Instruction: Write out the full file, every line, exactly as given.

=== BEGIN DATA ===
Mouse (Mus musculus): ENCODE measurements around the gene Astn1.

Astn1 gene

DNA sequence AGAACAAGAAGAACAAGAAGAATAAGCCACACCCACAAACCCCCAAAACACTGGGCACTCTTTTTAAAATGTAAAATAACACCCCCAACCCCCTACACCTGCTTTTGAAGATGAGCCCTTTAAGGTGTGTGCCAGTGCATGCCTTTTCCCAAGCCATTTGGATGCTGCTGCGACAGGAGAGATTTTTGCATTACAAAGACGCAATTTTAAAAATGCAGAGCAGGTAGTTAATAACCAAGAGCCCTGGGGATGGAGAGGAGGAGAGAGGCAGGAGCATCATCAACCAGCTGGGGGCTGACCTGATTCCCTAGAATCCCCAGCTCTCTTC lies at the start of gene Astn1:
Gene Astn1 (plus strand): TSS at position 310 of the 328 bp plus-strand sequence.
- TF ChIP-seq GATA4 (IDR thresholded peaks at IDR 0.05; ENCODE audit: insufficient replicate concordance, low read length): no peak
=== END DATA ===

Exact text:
Mouse (Mus musculus): ENCODE measurements around the gene Astn1.

Astn1 gene

DNA sequence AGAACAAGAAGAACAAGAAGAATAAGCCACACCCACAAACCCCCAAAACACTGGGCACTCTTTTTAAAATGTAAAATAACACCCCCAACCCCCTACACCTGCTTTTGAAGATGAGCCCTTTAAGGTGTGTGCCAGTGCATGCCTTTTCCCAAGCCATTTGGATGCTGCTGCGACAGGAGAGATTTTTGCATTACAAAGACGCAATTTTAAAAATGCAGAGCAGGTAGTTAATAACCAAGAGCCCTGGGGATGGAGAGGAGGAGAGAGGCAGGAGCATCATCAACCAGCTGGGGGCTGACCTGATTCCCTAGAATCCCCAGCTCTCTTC lies at the start of gene Astn1:
Gene Astn1 (plus strand): TSS at position 310 of the 328 bp plus-strand sequence.
- TF ChIP-seq GATA4 (IDR thresholded peaks at IDR 0.05; ENCODE audit: insufficient replicate concordance, low read length): no peak